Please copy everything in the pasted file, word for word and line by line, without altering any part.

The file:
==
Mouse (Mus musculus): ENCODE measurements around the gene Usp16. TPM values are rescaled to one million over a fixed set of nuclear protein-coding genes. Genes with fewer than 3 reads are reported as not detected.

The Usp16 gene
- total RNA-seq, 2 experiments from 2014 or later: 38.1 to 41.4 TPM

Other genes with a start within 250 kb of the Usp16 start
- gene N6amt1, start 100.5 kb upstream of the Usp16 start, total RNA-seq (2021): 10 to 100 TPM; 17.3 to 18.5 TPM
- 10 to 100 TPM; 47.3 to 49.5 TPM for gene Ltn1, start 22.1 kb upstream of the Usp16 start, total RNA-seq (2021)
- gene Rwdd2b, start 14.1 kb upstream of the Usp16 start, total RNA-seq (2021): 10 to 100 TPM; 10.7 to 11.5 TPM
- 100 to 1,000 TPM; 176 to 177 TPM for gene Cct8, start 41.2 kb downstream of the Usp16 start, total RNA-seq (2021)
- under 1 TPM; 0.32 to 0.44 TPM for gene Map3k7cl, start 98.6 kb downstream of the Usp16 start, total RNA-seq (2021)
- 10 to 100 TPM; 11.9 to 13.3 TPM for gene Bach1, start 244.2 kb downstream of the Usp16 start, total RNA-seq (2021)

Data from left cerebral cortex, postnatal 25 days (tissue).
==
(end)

Mouse (Mus musculus): ENCODE measurements around the gene Usp16. TPM values are rescaled to one million over a fixed set of nuclear protein-coding genes. Genes with fewer than 3 reads are reported as not detected.

The Usp16 gene
- total RNA-seq, 2 experiments from 2014 or later: 38.1 to 41.4 TPM

Other genes with a start within 250 kb of the Usp16 start
- gene N6amt1, start 100.5 kb upstream of the Usp16 start, total RNA-seq (2021): 10 to 100 TPM; 17.3 to 18.5 TPM
- 10 to 100 TPM; 47.3 to 49.5 TPM for gene Ltn1, start 22.1 kb upstream of the Usp16 start, total RNA-seq (2021)
- gene Rwdd2b, start 14.1 kb upstream of the Usp16 start, total RNA-seq (2021): 10 to 100 TPM; 10.7 to 11.5 TPM
- 100 to 1,000 TPM; 176 to 177 TPM for gene Cct8, start 41.2 kb downstream of the Usp16 start, total RNA-seq (2021)
- under 1 TPM; 0.32 to 0.44 TPM for gene Map3k7cl, start 98.6 kb downstream of the Usp16 start, total RNA-seq (2021)
- 10 to 100 TPM; 11.9 to 13.3 TPM for gene Bach1, start 244.2 kb downstream of the Usp16 start, total RNA-seq (2021)

Data from left cerebral cortex, postnatal 25 days (tissue).